information for transformational people

Measure 246Insights into poverty and inequality - 2 


Measures

Various poverty measures based on household income are in common use.

The one you see most often is; people in relative low income – living in households with disposable income below 60% of the median in that year.

(Median is not an average - it may be thought of as the "middle" value of a data set. For example, in the data set {1, 3, 3, 6, 7, 8, 9}, the median is 6, the fourth number in the sample.)

I found it helpful to think of it this way - the income of the household (note - not assets) that is available to spend is low relative to the income of the median household in the UK. It is a relative poverty.

The Office of National Statistics report that in April 2017, based on their Living Costs and Food Survey, the UK median disposable household income was £27,300 - this is income after Income Tax, NI, Council Tax. 60% of this would be £16,380pa.

To many the relative low income measure is unsatisfactory for several reasons, some of which are below:

  • It does not take circumstances into account . A single person in a 1 bed flat might earn the same as a single mother but their needs would be very different.
  • If there was a recession which mostly affected households above the median, the median income would decrease and the number of people getting out of poverty would rise despite the lower paid not earning any more. 
  •  With an aging population, the number of pensioners increases every year and the nation would be faced with an unsustainable burden to increase pensions for those without occupational pensions to the level required.  
  • It does not take into account assets or lifestyle; if you were a pensioner with house paid off, you might have a low income, live a simple life and have a considerable asset and yet you would be counted as living in poverty.
  •  It does not take into account the cash economy.
  • As you would expect, people living in households with just one person working account for almost 60% of people experiencing relative low income poverty, more than double their population share¹.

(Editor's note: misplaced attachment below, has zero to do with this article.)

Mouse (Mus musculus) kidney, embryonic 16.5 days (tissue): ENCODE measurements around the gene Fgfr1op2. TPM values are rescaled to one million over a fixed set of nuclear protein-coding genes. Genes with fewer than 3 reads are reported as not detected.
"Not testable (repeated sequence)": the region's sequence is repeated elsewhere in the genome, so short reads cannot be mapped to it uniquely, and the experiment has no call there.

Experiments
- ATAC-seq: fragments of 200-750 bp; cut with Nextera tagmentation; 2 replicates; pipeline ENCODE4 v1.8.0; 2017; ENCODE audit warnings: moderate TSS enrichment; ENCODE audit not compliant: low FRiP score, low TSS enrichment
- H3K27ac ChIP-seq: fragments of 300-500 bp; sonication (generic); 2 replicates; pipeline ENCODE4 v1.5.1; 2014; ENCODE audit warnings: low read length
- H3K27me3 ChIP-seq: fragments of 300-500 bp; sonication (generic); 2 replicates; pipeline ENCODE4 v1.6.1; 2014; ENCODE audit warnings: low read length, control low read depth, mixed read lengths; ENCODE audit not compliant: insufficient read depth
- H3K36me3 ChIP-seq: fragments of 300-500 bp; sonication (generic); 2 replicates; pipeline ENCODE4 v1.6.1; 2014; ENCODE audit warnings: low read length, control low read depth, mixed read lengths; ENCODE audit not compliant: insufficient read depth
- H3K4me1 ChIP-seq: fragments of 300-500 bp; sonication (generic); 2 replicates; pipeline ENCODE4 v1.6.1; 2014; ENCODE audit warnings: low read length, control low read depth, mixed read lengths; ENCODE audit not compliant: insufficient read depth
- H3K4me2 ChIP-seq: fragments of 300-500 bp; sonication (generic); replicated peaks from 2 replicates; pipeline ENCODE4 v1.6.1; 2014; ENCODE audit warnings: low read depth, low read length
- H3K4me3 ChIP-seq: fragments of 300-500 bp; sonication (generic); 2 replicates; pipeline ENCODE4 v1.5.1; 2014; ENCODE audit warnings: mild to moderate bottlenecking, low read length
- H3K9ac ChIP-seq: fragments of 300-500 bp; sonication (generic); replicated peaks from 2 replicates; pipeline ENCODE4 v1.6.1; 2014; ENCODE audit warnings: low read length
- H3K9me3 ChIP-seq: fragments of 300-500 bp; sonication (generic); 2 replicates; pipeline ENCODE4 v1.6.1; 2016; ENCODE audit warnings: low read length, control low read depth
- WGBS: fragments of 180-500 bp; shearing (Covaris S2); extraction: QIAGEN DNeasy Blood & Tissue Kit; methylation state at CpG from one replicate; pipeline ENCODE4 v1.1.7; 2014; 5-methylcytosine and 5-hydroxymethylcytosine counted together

• Most low paid workers are not counted as 'poor', because many low paid workers live in households with additional earners¹.


So when we see headlines such as '10M people now live in poverty in the UK', we should reflect that this means 10M people live in households with relatively low income compared to others. It does not mean they live in 'poverty' as some would define 'poverty'. But that doesn't make a good headline...

What is needed really is a mix of measures of 'poverty' - measuring quality of life not just financial income but, as you can imagine, these are harder to obtain.

In June 2010, Frank Field was appointed by the then Prime Minister, David Cameron to undertake a Review of Poverty with the specific aim of examining the case for reforms to the current poverty measures, in particular for the inclusion of non-financial measurements. Mr Field’s paper ‘The Foundation Years: preventing poor children becoming poor adults’ did just that. Life Chances Indicators were therefore established to monitor how well developed children are. Added to this, in April 2017, the Government defined nine measures that would be monitored. These are:

1. Parental worklessness 
2. Parental conflict
3. Poor parental mental health
4. Drug and alcohol dependency
5. Problem debt 
6. Homelessness
7. Early years attainment?
8. Educational attainment 
9. Youth employment  

These measures reflect some of the pathways to poverty identified by The Centre of Social Justice. Once established, they will give a far better indication of 'poverty' and will also focus attention on those areas that need improvement to prevent 'poverty' in the first place. They will of course also show us what we are doing well.

¹ Understanding Society 


 


 

 

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